S.C. Statehouse Report
Sunday, Dec. 24, 2006
VIEW: http://www.statehousereport.com/columns/06.1224.bills.htm

Silly season upon us
By Andy Brack, Publisher
SC Statehouse Report

DEC. 24, 2006 - - Some would say that just after the holiday season is over, the real silly season begins.

Yes, the S.C. General Assembly is scheduled to return to Columbia on January 9. Already, there's a full slate of business because almost 400 bills have been prefiled and sent to committees for work to start.

There are a spate of bills that focus on serious problems and challenges for South Carolina, such as measures to increase the minimum wage, restructure government and deal with isolated wetlands, eminent domain powers, workers' compensation laws, gang activity, family court reform and child abuse.

Legislation also has already been proposed on hot-button issues, including measures related to abortion and increasing taxes on cigarettes and gasoline. There are even proposals to bring back video poker and allow for riverboat gambling.

Pre-filed bills generally can be split into three categories - - bills that rehash losing battles of the past that lawmakers are gearing up to try again; bills that reflect big priorities of legislative leaders for the coming year; and new ideas to tweak state laws.

Here are a few observations based on bills filed so far:

Immigration. House members seem fairly obsessed with immigration legislation. They've authored 11 different bills that range from toughening enforcement and creating study committees on the issue to multiple reforms of current immigration laws. Meanwhile, only one immigration bill was introduced in the Senate.

Environment. Of the 398 bills filed in both chambers, just over a dozen dealt with environmental or outdoors issues. Among the interesting ideas were bills that called for an electronics recycling program, requirements for state buildings to shift to using fluorescent bulbs and a proposal that would require large state buildings to meet green building standards.

Education. In a state at or near the bottom on many education measures, it is somewhat surprising that less than 10 percent of bills introduced dealt with education. Among measures already in the hopper are those to end the popular "TERI" teacher retirement program, establish a statewide "virtual" charter school, exempt veterans from some tuition and increase the stipend for Palmetto Fellows who study science and math.


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Health. Just over two dozen bills highlight health-related issues. None appear to deal with a big voter concern - - the rising cost of health care and insurance. One bill does call for uninsured patients to not be charged more than insured patients at hospitals. Other health bills include a call to allow stem cell research in the state, several bills to ban smoking and a proposal to require restaurants to post whether they use trans fats.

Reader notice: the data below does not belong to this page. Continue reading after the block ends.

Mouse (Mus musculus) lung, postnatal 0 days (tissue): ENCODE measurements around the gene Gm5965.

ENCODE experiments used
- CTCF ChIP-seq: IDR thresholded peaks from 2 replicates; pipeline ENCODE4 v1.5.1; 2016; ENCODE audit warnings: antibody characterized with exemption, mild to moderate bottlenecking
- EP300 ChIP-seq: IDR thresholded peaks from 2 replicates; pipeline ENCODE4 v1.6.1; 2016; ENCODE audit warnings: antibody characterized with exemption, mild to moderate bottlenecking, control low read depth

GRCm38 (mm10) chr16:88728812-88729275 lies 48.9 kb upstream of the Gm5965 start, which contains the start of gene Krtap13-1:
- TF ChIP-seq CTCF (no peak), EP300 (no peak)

And then there are bills that might make you raise an eyebrow (or two):

  • Walkers. A House bill would exempt hospital beds, walkers and wheelchairs from state sales tax. (Sound like special-interest legislation?)

  • Cell phones. A Senate proposal would prohibit school bus drivers from using cell phones except in emergencies. (You'd think they had enough on their hands.)

  • Consumption. A House bill calls for the Common Sense Consumption Act to provide that a manufacturer, packer, distributor, carrier, holder, marketer, seller or association of one or more of these entities is not subject to civil liability in cases based on weight gain, obesity or a health condition associated with obesity in the consumption of food and nonalcoholic beverages.

  • State horse. Another bill would establish the Marsh Tacky as the official state horse.

  • Foreign language printing. A House measure would prohibit a state or local entity from printing and producing written material in a foreign language unless required by federal law and to require a state and local entity to print and produce written material in English only.

  • State voicemail. There's a proposal to ban state employees from using voicemail to bypass picking up the phone when they're at their workstations.

And our all-time favorite:

  • Curbing happy hours. House Speaker Pro Tem Doug Smith proposed a measure that essentially would limit happy hours to one day a week and keep bars from selling drinks at less than half price.

'Tis the season to be jolly - - at least for awhile on certain days.

Send your comments to Andy Brack at brack@statehousereport.com. His book of commentary, Bugging the Palmettos, is available for $15.00. Click here for more.

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Davis to join Statehouse Report as new editor

South Carolina newsman Bill Davis of Charleston will join S.C. Statehouse Report as editor starting in January, publisher Andy Brack announced.

"Bill will bring a refreshing but seasoned pair of eyes to covering what's going to happen at the Statehouse for the Report," Brack said.

Davis, the son of noted scholars and the grandson of a former White House AP correspondent, has been a reporter and writer for papers in three different states over his 10-year career.

Last year, Mr. Davis was a national finalist for short form reporting award, placing third, as well as the winner of the SC Press Association's top award for feature/profile writing for weekly papers for a piece he wrote on Gov. Mark Sanford. A graduate of the University of Georgia, Davis also covered the Virginia General Assembly when he worked for a daily paper in that state. Davis is a married, father of two, living in Charleston, S.C.

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  • MEGAPHONE: Woe to highway department

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